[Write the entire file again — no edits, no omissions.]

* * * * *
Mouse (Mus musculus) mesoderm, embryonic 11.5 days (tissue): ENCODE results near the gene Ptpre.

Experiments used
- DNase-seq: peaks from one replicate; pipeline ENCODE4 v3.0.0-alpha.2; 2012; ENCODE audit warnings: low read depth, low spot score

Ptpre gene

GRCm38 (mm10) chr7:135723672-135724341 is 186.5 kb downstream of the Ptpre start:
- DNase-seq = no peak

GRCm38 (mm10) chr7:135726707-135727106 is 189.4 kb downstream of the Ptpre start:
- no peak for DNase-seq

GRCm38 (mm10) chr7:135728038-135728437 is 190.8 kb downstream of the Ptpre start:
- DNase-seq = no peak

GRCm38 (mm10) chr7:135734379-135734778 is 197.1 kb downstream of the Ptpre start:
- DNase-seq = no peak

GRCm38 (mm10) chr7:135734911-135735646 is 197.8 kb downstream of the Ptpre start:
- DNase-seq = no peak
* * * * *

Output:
Mouse (Mus musculus) mesoderm, embryonic 11.5 days (tissue): ENCODE results near the gene Ptpre.

Experiments used
- DNase-seq: peaks from one replicate; pipeline ENCODE4 v3.0.0-alpha.2; 2012; ENCODE audit warnings: low read depth, low spot score

Ptpre gene

GRCm38 (mm10) chr7:135723672-135724341 is 186.5 kb downstream of the Ptpre start:
- DNase-seq = no peak

GRCm38 (mm10) chr7:135726707-135727106 is 189.4 kb downstream of the Ptpre start:
- no peak for DNase-seq

GRCm38 (mm10) chr7:135728038-135728437 is 190.8 kb downstream of the Ptpre start:
- DNase-seq = no peak

GRCm38 (mm10) chr7:135734379-135734778 is 197.1 kb downstream of the Ptpre start:
- DNase-seq = no peak

GRCm38 (mm10) chr7:135734911-135735646 is 197.8 kb downstream of the Ptpre start:
- DNase-seq = no peak